Australian captain Aaron Finch got it bang on as he reflected on the 24-run loss to New Zealand at Seddon Park today, which cost them the Chappell Hadlee Trophy.

Chasing 282 to win, and retain the trophy, Australia gave it a decent shake before man of the match Trent Boult ripped through the lower order, finishing with career-best figures of six for 33 and rolled the visitors for 257.

Earlier Ross Taylor's fine 107 anchored New Zealand's innings, and enabled him to join Nathan Astle as the country's most prolific ODI centurymaker.

''Trent and Ross had the two match-winning performances," Finch conceded.

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''Trent is fantastic, a world class bowler. He's a guy who is always attacking. That was an unbelievable performance today.

''Ross did what we needed, someone getting 100 and batting through the difficult part. Ross held it together beautifully for New Zealand."

No wonder the New Zealand players whooped about at the fall of the final wicket. They'd had it tough in Australia in December, getting dusted 3-0 playing below par cricket.

This time they turned the tables, a 2-0 win over Australia nothing to sneeze at. It also lifts their home record to 22 wins in the last 24 completed ODIs in New Zealand.

The contest was in the balance as Australia, like New Zealand, stumbled and stuttered along.

But the packed crowd of 9539 let out an almost audible collective sigh when Marcus Stoinis, plunderer of a stunning 146 at Eden Park last weekend, clubbed a catch to long on for 42, just as he seemed set to launch again. That was Australia done, you sensed.

In which case more fool you, as fast pair Mitchell Starc and Pat Cummins rattled on 50 in 30 balls, with belligerent hitting.

Australia needed 32 off 30 balls but Adam Zampa gave Ross Taylor a catch at wide slip before Boult finished it off. He's taken 17 wickets in his last five home ODIs against Australia.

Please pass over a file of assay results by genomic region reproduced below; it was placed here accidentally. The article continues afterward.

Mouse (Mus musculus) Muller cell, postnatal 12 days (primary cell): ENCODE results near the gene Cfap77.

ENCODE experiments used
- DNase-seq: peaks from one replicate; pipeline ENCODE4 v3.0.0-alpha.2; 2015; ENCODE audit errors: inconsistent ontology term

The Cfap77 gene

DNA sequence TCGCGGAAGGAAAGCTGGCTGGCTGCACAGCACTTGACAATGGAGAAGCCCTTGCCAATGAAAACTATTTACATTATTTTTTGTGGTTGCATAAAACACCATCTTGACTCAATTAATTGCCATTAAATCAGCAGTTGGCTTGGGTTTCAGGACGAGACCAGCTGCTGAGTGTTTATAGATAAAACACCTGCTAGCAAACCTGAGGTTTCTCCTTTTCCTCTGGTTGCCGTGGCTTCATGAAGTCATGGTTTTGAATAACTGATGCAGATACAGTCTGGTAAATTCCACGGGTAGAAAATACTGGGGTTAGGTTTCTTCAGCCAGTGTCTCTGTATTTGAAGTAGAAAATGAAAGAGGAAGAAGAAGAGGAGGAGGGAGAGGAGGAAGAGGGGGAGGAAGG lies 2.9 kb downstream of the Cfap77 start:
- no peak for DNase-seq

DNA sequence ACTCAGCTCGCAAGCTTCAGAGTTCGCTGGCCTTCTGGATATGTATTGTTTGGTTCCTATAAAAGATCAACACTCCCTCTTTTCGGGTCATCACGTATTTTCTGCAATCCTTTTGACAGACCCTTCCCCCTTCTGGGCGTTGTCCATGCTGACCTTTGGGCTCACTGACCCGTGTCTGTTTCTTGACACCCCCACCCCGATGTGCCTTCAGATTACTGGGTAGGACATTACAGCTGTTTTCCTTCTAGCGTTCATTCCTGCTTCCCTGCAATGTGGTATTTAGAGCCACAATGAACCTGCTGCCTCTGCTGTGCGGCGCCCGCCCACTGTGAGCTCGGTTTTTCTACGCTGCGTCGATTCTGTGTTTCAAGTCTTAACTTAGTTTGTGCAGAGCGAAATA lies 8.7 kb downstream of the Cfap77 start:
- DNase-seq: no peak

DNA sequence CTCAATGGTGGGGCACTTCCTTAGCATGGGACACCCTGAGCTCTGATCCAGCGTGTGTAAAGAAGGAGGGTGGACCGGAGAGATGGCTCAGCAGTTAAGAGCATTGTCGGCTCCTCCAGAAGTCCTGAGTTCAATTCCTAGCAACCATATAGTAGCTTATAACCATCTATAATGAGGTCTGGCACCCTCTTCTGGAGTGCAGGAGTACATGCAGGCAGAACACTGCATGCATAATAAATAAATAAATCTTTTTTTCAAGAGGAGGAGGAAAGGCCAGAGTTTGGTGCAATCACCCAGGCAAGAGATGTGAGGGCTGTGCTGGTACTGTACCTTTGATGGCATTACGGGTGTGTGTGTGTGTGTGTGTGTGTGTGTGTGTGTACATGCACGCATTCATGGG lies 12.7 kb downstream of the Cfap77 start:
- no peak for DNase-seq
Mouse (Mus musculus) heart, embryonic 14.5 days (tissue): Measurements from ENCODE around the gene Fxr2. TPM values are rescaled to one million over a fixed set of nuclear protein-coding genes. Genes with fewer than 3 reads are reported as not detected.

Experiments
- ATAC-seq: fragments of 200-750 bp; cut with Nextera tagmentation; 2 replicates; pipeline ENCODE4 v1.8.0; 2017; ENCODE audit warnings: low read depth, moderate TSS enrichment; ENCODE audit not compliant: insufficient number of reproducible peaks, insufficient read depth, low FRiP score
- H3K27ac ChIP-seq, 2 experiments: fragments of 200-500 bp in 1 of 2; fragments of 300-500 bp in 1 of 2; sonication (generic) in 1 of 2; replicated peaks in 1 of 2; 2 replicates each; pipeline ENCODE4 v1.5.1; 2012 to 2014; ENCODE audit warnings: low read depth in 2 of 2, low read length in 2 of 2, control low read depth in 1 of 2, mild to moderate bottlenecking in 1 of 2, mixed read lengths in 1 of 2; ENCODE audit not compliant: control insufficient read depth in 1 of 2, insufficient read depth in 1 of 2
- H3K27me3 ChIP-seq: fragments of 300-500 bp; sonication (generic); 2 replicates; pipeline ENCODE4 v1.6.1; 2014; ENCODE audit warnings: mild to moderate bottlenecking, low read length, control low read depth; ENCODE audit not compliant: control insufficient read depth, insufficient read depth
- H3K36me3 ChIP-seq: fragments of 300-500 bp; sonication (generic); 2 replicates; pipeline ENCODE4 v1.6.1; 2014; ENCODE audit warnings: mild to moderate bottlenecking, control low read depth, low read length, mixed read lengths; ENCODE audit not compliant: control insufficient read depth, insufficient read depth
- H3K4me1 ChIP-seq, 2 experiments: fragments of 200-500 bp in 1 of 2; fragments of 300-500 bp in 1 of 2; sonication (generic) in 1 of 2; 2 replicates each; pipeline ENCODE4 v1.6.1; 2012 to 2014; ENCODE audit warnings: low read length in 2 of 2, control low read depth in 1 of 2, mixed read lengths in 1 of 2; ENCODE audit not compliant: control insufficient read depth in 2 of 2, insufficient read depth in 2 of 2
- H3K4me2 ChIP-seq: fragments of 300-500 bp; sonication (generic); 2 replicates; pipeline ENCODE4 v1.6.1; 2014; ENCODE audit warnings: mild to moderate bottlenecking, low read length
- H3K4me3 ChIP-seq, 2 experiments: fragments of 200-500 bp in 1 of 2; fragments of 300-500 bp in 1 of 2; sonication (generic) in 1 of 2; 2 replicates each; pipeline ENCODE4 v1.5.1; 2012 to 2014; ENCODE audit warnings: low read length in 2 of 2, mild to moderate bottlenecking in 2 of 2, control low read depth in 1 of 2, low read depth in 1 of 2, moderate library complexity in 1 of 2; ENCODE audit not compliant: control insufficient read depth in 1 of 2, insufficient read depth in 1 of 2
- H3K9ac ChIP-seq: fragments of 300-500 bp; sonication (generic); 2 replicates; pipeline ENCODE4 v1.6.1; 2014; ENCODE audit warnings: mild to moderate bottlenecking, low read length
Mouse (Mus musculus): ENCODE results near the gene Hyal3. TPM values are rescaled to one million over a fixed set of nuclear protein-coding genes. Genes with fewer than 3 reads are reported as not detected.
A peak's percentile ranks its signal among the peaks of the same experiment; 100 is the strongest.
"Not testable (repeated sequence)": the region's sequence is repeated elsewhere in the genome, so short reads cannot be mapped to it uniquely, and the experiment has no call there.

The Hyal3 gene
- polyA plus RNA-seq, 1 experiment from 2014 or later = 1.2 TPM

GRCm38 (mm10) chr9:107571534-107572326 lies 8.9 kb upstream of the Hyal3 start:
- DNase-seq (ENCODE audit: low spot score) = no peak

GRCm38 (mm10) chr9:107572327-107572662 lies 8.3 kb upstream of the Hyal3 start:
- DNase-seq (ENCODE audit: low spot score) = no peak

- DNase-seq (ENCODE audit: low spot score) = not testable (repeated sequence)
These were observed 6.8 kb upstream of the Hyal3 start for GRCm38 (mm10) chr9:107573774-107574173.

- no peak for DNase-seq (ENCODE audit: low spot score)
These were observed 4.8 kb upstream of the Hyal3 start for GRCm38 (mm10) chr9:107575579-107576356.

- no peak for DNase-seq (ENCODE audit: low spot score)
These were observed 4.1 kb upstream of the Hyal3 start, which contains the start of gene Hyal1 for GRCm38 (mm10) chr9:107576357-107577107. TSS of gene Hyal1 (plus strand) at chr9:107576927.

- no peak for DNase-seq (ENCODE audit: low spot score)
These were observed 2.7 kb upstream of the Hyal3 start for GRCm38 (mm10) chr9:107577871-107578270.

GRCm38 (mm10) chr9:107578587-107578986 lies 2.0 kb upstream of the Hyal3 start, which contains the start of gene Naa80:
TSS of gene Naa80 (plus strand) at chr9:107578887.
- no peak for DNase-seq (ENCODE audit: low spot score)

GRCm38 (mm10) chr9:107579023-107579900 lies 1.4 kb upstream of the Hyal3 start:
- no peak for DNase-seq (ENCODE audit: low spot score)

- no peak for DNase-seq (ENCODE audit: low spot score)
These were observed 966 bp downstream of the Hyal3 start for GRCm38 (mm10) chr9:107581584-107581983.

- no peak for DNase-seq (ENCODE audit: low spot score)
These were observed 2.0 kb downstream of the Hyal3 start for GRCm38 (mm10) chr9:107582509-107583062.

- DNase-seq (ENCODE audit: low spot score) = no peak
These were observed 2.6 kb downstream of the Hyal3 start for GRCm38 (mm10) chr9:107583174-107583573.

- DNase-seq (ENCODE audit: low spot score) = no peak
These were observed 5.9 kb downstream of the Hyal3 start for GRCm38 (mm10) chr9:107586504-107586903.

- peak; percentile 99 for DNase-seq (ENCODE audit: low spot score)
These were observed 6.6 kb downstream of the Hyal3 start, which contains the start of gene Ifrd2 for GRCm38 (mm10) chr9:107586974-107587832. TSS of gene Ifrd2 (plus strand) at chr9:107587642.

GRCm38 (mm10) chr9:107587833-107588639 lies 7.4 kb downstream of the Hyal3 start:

Earlier Australia had lost wickets in clumps - two in three balls, then two in seven then another two for one in a Boult over.

New Zealand at one point put a crimp in Australia's march conceding just six runs in four overs; Australia then took 25 off the 29th and 30th. It was all topsy turvy, and it was left to Boult to apply the coup de grace.

New Zealand's innings alternated between slick and slow, but without Taylor's terrific century they would have been in a sorry state.

He had Dean Brownlie for company, adding 100 for the third wicket at run-a-ball rate, but while Taylor fair rattled along, Brownlie was restricted to singles for some time.

It was his best ODI score and reinforced his status as next batsman in waiting when the injured Martin Guptill returns.

Taylor, meanwhile, nailed three fours in one Josh Hazlewood overs and was away.

His runs, which came both with a crunch and a deft touch by turn, including a period of 29 singles in succession from 68 to 97.

Brownlie's dismissal was the cue for a stumble, three wickets going for 11 in 17 balls as Australia's seamers went to work.

The clamp was on as just 36 runs came from 10 overs from the 35th. The last five produced 52, mainly thanks to Mitchell Santner. The 50th from Starc, read wicket, wicket, no ball, dot ball, 4, 4, 6. Important runs as it transpired.